With the floods in Queensland and Victoria driving up produce prices 11 percent in March, you’ll have to get creative if you still want to get your vitamins and nutrients without breaking the bank. Fortunately, a few substitutions can provide just as much — if not more — nutrition for less.
With prices for berries often more than $6 or $7, you can save by getting a frozen package of individual fruits or mixed berries. You’ll often get more fruit for your buck with the frozen varieties, which tend to linger somewhere in the $5 to $6 range. You can use the frozen fruits in protein shakes, oatmeal and baked goods.
Frozen veggie mixes
Like frozen fruits, frozen vegetable packages can also take you far when you’re trying to incorporate produce into your diet. They come in a range of varieties, from carrots, corn and broccoli to peas, peppers and Asian-style veggies. They are either just as healthy as or healthier than unfrozen vegetables because they’re frozen and packaged when fresh. You typically can find packages of three in one for as low as $5, or get three separate packages for $5 or $6.
While the obvious approach to cooking frozen veggie packets is popping them in the microwave or boiling them in water to serve as a side with dinner, you can use them in many other ways as well. You can mix them into a warm pasta dish for dinner, or a chilled entree at a lunch or barbecue. You can also use the veggies in soups, bakes and casseroles, just as you would fresh produce.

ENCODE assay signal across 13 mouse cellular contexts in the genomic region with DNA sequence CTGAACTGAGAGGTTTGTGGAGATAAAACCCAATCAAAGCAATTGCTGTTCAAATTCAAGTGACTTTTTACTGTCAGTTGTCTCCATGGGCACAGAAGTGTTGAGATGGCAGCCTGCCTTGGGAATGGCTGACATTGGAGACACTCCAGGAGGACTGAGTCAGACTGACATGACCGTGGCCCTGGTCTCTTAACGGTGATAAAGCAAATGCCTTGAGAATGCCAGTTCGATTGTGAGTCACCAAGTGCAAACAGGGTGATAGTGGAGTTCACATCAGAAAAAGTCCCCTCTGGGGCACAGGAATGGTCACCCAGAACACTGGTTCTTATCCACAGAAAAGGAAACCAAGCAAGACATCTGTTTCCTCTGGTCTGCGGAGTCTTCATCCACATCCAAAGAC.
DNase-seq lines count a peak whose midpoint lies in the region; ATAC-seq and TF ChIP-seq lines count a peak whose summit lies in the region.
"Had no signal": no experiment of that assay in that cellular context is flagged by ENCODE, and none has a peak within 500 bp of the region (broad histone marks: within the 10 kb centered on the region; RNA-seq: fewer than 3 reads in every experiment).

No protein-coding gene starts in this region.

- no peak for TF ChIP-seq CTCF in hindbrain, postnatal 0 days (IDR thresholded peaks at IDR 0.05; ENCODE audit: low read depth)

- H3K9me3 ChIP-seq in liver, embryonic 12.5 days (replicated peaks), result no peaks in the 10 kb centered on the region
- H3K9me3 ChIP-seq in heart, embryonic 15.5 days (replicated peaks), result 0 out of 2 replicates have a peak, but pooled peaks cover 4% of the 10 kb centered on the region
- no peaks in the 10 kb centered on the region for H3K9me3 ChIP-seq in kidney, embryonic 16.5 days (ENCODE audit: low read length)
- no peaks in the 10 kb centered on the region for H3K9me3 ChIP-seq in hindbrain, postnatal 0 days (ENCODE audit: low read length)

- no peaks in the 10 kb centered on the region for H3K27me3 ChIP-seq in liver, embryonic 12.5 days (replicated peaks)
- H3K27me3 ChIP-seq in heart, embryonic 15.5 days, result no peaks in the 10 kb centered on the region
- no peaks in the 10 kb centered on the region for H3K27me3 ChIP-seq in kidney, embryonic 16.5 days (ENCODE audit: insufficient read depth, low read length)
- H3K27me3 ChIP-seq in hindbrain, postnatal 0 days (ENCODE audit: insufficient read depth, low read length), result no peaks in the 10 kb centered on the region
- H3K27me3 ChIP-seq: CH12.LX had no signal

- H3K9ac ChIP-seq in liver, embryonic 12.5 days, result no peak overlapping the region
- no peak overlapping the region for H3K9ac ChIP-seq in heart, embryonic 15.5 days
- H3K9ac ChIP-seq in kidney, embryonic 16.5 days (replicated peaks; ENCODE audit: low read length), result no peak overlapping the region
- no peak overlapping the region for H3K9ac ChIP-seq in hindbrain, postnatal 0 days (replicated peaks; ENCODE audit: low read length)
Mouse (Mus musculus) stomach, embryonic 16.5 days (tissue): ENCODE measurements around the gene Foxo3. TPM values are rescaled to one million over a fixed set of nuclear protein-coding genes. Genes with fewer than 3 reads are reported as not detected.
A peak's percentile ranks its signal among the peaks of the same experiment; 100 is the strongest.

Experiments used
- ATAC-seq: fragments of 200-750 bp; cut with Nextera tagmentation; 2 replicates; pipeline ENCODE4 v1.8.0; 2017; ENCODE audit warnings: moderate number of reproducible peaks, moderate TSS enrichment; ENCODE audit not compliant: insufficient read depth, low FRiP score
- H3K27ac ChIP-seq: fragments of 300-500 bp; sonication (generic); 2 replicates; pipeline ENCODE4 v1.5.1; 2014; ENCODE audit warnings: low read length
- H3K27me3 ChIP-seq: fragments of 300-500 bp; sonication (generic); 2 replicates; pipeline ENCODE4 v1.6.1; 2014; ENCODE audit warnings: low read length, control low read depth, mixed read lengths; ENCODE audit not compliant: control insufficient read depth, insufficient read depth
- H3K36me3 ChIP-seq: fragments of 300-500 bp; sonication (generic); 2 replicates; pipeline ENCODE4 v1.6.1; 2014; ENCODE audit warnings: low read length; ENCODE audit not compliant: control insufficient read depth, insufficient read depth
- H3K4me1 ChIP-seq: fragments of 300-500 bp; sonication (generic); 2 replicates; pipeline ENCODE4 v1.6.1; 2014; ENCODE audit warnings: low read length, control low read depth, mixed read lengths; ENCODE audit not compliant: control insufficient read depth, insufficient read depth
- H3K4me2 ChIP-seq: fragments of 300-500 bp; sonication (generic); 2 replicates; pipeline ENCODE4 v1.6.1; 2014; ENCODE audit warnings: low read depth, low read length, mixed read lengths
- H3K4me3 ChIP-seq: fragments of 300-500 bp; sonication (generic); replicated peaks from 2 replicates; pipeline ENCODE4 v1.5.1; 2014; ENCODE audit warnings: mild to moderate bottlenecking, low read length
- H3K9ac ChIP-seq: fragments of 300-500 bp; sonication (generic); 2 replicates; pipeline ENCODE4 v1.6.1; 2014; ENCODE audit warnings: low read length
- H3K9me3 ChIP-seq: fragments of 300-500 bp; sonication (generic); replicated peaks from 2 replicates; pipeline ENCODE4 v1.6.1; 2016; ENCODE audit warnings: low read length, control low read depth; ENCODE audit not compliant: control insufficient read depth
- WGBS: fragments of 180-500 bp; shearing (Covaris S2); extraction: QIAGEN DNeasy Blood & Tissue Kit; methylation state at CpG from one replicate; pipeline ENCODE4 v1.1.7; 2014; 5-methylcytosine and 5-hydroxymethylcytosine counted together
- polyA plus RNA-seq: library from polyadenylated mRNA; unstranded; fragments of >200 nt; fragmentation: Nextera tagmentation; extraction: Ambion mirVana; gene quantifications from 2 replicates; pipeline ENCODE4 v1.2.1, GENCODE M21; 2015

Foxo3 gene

Seed quinoa is just as good for you as fresh veggies. It is high in protein and dietary fibre, and has more iron than meat. It also packs vitamins and minerals such as zinc, magnesium and vitamin E. It starts around $6 for a 500-gram packet, but it can last you a long time. You need only a little of it, and it works for all three meals and dessert.
Generic oatmeal is cheap but still as nutritious as the brand-name stuff, if not more so because it’s not flavoured with added sugars. A package of store-brand oats can cost a few dollars less than regular. You can pair your steal with thawed frozen berries, or top it with other cheap but healthful items such as dried fruit or sultanas.
A serving of these beans counts as a serving of vegetables and is full of vitamins and nutrients, especially protein. You can find them for less than $1 — often for as little as 69 cents — a can. Use these extremely versatile beans in soups, salads, pasta, meat dishes and Moroccan meals. You can also puree them into hummus or simply crisp them by popping them onto a baking sheet in the oven for a few minutes.